New virtual production facility Hibino VFX Studio in Tokyo, is operating one of the first in-camera virtual production services in Japan.
Hibino performs live production services such as planning, renting and operating audio and visual systems for live concerts and events, and importing and selling AV equipment. Its new Hibino VFX Studio takes advantage of the company’s experience working with LED screens and combines it with in-camera VFX shooting and other new virtual production techniques to create an up to date, competitive virtual production studio in Japan.
LED Screens in the Stockroom
Hibino’s Studio Producer Takanori Higashida said, "Our department usually specialises in live production, like concerts and live events. But due to Covid-19, that side of our business stopped, leaving us with a quantity of LED screens sitting in our stockroom. We then found a purpose for them in virtual production. We started undertaking XR live streaming projects using the LEDs and then developed a complete service by building this in-camera VFX studio."
With their live production background, Hibino has a strength that the other studios may not have. "Other virtual production studios are complete within their location, which means they never think about taking their virtual production system to other places. Hibino, on the other hand, has always brought all of our gear out and set up a temporary system for live events. So, if a customer needs a larger scale shooting scenario than our studio here can accommodate, we can bring our system as well as the LED screens to bigger studios for long term productions, which is our aim for this business. I encourage customers to experience our studio’s capabilities and use the system for bigger scale production," Higashida said.
In the new studio, ROE Visual's high resolution LED screens are installed around the top, front and sides of the stage, with Blackmagic Design URSA Mini Pro 4.6K G2 cameras used to capture virtual images. A RedSpy camera tracking system mounted onto each camera sends the its positional information and zoom and focus information from lens to a disguise media server, which detects where the camera is located in the virtual space and its point of view. From there, the studio uses Unreal Engine to render the 3D CG background in real time.
12G and Optical Fibre Infrastructure
The studio is built around a 12G and optical fibre Blackmagic infrastructure and includes switchers, routers, monitors and converters, with DaVinci Resolve Studio for post production. Camera output from the URSA Mini Pro 4.6K G2 is sent to a Blackmagic Design Smart Videohub 40x40 router via an ATEM Television Studio 4K production switcher. Feeds are then sent to various monitors, including Video Assist 12G HDR and SmartView 4K, and are colour corrected in real time using an ATEM Camera Control Panel. These devices require a number of conversions including a Blackmagic Studio Fibre Converter, Camera Fibre Converter and Teranex Mini SDI to HDMI 12G converters.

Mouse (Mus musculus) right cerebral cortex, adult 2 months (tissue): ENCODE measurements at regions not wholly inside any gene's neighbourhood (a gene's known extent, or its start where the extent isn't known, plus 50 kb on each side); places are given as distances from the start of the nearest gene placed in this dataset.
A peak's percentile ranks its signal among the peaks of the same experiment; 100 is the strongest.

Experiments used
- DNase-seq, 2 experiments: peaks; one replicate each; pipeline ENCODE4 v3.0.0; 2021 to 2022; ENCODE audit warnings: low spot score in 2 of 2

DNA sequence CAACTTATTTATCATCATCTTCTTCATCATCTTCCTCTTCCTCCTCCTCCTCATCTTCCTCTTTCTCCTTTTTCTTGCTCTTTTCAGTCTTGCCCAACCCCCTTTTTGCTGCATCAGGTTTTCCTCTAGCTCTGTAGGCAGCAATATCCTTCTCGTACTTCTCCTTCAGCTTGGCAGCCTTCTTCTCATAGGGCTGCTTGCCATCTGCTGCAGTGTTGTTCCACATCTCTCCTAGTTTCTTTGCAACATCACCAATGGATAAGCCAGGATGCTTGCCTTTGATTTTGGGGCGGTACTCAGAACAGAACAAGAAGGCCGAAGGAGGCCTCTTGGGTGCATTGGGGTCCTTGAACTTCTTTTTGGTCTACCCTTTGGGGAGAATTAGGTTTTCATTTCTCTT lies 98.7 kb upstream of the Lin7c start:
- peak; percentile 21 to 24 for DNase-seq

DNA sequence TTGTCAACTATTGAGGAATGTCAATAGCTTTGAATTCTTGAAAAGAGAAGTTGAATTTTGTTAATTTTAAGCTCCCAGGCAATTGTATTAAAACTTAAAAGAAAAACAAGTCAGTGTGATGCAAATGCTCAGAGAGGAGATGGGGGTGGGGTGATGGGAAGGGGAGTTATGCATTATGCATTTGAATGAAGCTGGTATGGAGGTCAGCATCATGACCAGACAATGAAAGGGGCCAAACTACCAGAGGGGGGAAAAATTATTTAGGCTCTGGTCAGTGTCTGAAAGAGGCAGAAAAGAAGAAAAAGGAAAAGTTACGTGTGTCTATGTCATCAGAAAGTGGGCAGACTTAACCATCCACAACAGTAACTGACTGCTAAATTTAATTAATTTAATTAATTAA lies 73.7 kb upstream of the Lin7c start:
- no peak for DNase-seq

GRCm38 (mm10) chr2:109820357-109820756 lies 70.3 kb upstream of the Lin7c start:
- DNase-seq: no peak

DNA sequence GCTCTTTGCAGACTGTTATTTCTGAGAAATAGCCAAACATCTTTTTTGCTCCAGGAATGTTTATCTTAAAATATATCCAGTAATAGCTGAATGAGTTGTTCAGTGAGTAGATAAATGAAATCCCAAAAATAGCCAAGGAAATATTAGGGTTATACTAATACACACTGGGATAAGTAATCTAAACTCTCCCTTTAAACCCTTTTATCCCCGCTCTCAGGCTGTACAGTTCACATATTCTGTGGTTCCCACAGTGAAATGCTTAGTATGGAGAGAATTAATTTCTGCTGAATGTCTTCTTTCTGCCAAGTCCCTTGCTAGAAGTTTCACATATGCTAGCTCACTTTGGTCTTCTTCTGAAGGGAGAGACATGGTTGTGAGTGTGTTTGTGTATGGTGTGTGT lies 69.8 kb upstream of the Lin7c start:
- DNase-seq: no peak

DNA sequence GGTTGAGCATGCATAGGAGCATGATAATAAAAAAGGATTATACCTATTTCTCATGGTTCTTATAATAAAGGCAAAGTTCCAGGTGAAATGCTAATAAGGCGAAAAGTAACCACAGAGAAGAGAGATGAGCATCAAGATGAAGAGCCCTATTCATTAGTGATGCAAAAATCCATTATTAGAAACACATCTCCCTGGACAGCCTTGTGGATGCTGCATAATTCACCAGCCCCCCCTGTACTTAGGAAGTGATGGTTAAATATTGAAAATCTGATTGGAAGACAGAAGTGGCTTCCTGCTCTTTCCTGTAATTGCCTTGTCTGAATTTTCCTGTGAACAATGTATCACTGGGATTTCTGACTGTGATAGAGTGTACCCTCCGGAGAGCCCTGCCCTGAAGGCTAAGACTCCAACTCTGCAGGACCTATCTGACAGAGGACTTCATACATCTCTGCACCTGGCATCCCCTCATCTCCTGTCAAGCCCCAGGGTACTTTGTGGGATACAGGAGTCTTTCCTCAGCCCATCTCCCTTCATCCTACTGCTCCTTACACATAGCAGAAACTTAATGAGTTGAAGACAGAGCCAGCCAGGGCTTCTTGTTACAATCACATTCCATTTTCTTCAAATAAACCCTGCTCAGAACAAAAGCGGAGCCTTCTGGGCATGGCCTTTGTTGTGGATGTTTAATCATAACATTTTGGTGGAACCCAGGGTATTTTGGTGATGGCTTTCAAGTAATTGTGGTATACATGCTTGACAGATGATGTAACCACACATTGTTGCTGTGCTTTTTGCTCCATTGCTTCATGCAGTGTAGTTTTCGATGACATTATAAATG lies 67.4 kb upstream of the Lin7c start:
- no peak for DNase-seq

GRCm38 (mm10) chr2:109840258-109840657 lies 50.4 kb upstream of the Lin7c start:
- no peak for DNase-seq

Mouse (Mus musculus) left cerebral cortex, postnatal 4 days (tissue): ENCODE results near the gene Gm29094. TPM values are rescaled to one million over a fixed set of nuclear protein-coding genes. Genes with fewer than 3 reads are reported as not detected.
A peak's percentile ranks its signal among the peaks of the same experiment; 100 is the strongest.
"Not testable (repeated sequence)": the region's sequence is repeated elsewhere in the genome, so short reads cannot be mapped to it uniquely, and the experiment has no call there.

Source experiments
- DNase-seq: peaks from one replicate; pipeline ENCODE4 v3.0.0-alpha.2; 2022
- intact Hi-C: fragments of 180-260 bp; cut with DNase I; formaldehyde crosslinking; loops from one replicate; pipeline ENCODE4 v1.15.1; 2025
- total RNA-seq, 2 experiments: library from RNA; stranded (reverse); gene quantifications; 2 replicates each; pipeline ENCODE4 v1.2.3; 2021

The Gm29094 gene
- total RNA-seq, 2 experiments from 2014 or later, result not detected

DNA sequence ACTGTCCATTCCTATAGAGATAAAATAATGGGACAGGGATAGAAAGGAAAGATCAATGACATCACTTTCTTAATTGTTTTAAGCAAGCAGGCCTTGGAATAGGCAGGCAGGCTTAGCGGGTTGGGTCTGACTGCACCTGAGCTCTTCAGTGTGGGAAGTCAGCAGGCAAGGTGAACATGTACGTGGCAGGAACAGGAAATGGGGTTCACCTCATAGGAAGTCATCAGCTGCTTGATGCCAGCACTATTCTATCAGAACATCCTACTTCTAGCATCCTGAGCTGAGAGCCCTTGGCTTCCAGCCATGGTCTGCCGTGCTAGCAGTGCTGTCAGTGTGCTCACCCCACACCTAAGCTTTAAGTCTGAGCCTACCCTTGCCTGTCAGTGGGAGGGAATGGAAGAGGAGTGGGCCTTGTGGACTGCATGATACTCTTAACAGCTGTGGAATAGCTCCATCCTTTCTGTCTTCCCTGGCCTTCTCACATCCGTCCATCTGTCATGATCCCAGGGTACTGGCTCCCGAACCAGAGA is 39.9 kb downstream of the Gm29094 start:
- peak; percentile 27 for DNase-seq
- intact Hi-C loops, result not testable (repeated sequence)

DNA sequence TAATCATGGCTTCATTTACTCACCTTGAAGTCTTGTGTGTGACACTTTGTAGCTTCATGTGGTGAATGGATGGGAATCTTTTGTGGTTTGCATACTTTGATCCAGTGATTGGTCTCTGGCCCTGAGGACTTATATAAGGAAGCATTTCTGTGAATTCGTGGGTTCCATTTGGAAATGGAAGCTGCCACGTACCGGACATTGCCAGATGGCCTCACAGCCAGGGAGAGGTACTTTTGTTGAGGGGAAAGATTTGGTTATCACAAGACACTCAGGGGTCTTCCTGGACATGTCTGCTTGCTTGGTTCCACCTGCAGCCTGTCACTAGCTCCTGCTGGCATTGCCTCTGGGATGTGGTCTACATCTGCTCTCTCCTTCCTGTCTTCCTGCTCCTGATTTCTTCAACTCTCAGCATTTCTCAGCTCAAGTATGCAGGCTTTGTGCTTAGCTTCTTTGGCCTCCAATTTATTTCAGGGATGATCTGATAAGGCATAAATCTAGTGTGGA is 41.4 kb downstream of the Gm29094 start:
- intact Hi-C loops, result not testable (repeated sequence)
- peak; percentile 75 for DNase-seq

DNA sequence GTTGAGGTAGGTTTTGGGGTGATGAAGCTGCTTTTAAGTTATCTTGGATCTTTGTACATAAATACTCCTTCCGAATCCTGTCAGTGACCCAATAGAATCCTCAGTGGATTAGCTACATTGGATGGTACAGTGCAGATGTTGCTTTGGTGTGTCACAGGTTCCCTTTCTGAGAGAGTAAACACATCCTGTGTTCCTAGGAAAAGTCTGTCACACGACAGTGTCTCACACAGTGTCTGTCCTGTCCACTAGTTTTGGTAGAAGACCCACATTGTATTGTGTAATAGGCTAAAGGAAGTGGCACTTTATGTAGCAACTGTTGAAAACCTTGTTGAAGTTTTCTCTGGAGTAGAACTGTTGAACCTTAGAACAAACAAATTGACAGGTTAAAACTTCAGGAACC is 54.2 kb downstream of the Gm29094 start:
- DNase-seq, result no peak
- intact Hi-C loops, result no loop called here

"One reason we chose the URSA Mini Pro 4.6K G2 is that we needed a camera that supported native 24p/30p/60p in order for it to be compatible with our virtual system. Also, the camera supports various lens mounts – customers wanting a particular look or to match other footage can bring any lenses they like. As RedSpy’s camera tracking system supports various cameras and lenses, customers sometimes bring their own cameras," said Shigenori Kikuch, the Studio Producer of Hibino.
Kikuch remarked that virtual production and an in-camera VFX workflow reduces production costs and shortens the post production process, but also benefits the aesthetics of the shoot. "By screening background images on the LEDs, we can create any lighting effect we like. When shooting on a green screen stage, we have to light the whole set evenly, which makes it hard to be creative with the lighting. Using LEDs in virtual production also produces beautiful reflections in the images and clarity of transparent objects, and unlike green screen shooting, actors don’t have to act while relying entirely on their imaginations for background cues," he said.
Though Hibino has years of live production experience, studio production is still a new area for the company. Building up the new infrastructure based on Blackmagic Design products has made the transition somewhat easier for Tatsuyuki Kobayashi, Hibino’s Video Engineer. He said, "The camera menu is simple enough for non-camera operators to use fairly easily, and it helps that Blackmagic's UI is similar or the same throughout its product line. Considering our crane’s loading limits, it is also fortunate that the G2 is a lightweight camera because we have to mount the camera tracking sensor on the crane head along with the camera body.”
“We have a lot to experience for the first time in this in-camera VFX production environment. Using the equipment from the same manufacturer makes trouble-shooting easier since the tech supportare already familiar with many of the products in our workflow,” Kobayashi said. www.blackmagicdesign.com